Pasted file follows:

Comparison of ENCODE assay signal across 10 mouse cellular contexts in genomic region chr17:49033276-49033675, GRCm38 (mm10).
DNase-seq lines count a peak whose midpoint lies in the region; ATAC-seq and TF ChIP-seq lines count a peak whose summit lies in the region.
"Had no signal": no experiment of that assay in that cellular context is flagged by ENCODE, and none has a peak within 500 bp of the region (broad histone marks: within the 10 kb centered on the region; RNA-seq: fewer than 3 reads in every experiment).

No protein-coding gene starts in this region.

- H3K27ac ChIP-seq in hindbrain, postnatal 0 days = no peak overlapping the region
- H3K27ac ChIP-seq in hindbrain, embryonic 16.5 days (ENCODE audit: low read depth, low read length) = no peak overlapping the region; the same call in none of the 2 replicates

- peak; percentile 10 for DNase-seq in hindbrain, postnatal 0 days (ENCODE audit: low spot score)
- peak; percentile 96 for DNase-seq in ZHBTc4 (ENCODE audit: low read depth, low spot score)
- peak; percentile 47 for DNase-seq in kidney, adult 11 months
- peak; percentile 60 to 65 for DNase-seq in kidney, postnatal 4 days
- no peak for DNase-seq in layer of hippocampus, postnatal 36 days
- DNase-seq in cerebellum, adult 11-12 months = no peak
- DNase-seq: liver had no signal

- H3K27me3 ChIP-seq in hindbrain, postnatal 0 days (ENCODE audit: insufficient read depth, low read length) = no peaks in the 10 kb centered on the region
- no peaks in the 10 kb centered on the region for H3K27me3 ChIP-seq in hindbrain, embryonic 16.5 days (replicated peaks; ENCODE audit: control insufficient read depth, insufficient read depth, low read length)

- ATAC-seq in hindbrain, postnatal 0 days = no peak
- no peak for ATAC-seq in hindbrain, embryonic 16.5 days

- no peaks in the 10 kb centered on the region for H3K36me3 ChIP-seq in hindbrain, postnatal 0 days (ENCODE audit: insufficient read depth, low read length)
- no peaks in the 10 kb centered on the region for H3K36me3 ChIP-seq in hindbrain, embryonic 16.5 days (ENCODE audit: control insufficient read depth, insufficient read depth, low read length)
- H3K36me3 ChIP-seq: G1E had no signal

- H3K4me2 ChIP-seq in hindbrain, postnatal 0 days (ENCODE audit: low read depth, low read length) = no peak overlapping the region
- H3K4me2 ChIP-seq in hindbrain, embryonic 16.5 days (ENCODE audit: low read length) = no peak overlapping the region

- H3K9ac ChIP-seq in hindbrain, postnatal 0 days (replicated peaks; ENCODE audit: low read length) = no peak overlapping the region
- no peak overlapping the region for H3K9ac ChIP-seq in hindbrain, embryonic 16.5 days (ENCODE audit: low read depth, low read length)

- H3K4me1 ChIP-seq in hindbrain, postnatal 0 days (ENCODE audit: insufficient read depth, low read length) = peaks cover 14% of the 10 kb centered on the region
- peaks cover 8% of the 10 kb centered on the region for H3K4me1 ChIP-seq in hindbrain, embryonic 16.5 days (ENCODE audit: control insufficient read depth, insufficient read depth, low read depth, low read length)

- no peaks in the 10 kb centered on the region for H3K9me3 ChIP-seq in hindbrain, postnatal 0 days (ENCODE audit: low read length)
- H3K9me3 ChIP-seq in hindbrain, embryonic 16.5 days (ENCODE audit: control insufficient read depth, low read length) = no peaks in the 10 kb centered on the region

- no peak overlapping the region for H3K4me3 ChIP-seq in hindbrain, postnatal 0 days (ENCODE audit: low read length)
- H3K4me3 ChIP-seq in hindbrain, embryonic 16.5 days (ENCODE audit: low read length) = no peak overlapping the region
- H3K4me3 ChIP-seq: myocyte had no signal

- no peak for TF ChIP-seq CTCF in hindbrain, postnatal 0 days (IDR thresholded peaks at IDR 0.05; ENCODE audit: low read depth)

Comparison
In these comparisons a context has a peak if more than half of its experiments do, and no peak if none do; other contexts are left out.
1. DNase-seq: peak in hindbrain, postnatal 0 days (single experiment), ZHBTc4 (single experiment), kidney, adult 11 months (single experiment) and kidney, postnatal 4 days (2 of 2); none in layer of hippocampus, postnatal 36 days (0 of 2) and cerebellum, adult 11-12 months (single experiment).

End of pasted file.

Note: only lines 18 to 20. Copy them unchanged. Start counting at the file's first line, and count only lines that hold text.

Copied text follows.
- no peaks in the 10 kb centered on the region for H3K36me3 ChIP-seq in hindbrain, postnatal 0 days (ENCODE audit: insufficient read depth, low read length)
- no peaks in the 10 kb centered on the region for H3K36me3 ChIP-seq in hindbrain, embryonic 16.5 days (ENCODE audit: control insufficient read depth, insufficient read depth, low read length)
- H3K36me3 ChIP-seq: G1E had no signal